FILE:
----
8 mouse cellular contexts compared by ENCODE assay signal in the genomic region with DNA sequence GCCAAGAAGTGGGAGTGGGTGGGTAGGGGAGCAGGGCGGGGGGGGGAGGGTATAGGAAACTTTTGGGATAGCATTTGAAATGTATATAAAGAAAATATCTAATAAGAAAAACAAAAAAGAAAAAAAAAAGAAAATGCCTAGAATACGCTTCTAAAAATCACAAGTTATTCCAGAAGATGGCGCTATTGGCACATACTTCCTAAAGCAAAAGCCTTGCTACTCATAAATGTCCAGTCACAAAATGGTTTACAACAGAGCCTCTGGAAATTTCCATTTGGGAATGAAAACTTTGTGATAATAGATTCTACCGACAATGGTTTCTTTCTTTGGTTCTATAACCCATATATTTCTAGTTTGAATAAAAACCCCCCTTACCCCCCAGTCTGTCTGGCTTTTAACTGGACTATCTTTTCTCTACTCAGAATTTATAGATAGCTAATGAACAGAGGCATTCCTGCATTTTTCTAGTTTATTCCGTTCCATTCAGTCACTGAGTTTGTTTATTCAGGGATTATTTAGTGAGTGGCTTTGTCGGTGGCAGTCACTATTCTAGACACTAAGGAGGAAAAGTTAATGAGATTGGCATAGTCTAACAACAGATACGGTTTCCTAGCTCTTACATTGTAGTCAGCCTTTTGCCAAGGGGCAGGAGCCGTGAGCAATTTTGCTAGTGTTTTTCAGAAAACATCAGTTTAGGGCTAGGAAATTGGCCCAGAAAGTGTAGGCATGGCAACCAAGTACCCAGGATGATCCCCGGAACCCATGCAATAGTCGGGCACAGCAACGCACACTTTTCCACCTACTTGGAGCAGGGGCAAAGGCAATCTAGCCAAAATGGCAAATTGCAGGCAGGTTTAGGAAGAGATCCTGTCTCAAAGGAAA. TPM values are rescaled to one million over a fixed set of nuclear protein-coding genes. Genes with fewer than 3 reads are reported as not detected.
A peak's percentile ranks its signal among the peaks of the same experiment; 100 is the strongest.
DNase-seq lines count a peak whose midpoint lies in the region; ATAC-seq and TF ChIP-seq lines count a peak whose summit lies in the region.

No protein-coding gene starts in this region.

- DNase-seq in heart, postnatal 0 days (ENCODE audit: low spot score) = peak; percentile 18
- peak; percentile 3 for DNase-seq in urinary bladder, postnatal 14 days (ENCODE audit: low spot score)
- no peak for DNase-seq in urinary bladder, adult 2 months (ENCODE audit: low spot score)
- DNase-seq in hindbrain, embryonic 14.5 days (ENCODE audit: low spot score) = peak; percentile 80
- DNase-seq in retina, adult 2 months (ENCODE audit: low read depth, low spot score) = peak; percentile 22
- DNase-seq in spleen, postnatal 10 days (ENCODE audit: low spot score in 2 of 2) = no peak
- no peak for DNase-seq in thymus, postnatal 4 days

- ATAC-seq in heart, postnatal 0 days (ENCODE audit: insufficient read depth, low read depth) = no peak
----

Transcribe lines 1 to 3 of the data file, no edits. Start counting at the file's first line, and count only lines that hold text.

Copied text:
8 mouse cellular contexts compared by ENCODE assay signal in the genomic region with DNA sequence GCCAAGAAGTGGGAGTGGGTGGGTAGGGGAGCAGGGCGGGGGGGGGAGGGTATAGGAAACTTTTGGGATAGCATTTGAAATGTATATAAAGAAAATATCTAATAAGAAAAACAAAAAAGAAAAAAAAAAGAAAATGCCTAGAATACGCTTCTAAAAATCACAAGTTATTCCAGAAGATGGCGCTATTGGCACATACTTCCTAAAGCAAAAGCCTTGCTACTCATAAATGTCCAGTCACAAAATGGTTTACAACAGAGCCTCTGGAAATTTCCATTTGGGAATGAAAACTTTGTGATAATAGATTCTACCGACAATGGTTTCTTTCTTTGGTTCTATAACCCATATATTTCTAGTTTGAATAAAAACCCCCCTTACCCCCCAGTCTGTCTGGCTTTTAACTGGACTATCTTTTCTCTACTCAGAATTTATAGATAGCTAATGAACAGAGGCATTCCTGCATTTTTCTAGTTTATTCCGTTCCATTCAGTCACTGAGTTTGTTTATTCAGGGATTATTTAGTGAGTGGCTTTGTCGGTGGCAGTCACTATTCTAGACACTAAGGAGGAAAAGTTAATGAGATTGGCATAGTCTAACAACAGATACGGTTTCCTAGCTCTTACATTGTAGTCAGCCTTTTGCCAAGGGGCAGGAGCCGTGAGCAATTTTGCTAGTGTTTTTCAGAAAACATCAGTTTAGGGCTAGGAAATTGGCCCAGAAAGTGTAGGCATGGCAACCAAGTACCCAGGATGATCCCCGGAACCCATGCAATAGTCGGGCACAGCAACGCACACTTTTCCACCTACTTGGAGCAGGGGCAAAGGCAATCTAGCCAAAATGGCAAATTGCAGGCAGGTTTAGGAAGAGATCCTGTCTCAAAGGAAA. TPM values are rescaled to one million over a fixed set of nuclear protein-coding genes. Genes with fewer than 3 reads are reported as not detected.
A peak's percentile ranks its signal among the peaks of the same experiment; 100 is the strongest.
DNase-seq lines count a peak whose midpoint lies in the region; ATAC-seq and TF ChIP-seq lines count a peak whose summit lies in the region.